15 Pilot Whales Perish In Mass Stranding At The Kyle Of Durness
PRESS ASSOCIATION -- Fifteen pilot whales died in a mass stranding at one of the UK'S most northerly locations.
Rescuers trying to save a pod of around 60 whales at the Kyle of Durness said the whales had perished when they stranded at low tide.
Around 35 members of the pod beached as the water in the sea loch receded. Some 20 of them were refloated to deeper water using inflatable pontoons as the water returned, but the remainder had died, said the British Divers Marine Life Rescue (BDMLR).
The charity said many of the whales had stranded on their sides, on top of each other and upside down and were breathing in sand. A further 20 are thought to be in deeper water and not in imminent danger.
On Friday three pilot whales, including a calf, beached on the shore of the loch. The coastguard and navy are assisting in the effort to get the whales back to sea.
Pilot whales are known to prefer deep water but come inshore to feed on squid, their main food. A wildlife expert said the main reason for this is that they live in very tightly-knit social groups.
The Whale and Dolphin Conservation Society (WDCS) International head of Science Mark Simmonds said: "As they try to help each other, they may all come ashore.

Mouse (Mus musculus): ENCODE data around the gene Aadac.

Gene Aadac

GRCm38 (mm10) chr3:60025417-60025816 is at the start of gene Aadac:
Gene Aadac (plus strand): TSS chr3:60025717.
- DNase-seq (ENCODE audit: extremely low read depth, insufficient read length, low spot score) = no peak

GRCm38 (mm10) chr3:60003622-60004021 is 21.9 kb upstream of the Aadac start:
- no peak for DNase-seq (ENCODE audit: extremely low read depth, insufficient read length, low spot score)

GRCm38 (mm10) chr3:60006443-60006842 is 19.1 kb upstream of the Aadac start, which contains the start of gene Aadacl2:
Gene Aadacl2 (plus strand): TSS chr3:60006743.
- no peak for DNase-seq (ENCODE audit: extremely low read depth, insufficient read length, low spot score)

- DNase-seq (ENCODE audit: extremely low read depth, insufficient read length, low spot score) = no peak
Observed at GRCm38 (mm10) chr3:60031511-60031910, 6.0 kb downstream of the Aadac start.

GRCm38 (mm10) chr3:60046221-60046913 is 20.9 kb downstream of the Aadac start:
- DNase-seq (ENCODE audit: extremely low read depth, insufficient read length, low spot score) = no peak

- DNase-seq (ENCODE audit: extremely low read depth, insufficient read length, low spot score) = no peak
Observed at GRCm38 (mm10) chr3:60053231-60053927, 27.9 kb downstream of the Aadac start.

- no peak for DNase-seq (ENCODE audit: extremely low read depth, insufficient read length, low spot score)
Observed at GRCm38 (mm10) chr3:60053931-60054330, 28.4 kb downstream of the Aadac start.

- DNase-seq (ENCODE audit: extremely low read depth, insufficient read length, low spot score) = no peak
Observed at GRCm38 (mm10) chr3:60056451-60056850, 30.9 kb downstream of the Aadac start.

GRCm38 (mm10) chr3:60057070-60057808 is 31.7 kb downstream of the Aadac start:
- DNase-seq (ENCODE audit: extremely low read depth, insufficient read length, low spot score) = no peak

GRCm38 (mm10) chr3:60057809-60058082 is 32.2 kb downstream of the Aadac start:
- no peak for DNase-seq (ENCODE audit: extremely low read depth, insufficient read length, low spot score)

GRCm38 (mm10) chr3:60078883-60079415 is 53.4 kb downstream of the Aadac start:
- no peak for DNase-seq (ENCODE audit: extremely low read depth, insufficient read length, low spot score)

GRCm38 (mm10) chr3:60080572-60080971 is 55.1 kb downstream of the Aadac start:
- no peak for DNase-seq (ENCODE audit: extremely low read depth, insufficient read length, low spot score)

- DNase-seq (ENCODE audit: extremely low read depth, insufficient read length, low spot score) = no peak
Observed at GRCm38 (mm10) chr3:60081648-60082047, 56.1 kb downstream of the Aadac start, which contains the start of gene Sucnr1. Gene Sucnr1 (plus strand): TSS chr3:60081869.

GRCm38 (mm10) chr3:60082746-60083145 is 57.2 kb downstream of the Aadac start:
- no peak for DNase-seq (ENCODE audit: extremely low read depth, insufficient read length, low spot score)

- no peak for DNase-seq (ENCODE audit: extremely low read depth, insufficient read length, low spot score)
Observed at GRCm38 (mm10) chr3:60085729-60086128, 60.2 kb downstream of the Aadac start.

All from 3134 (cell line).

He said the situation in the Kyle of Durness looked like a "whale trap". He said it was "a narrow and potentially confusing body of water with many soft sandbank areas that may confound their echolocation abilities".
He said: "Something may have startled the group further out to sea and they panicked, came into this unusual situation and were unable to find their way out. The stranding of one or two animals would possibly cause distress and the others in the group would try to assist the stranded individuals and themselves get into trouble.
"Stranding on rocks will wound the whales quickly but even on a soft sandy shore it is still a race against time for experts to try to get them back into the water and even then there may be a problem of persuading the group to go back into the open sea."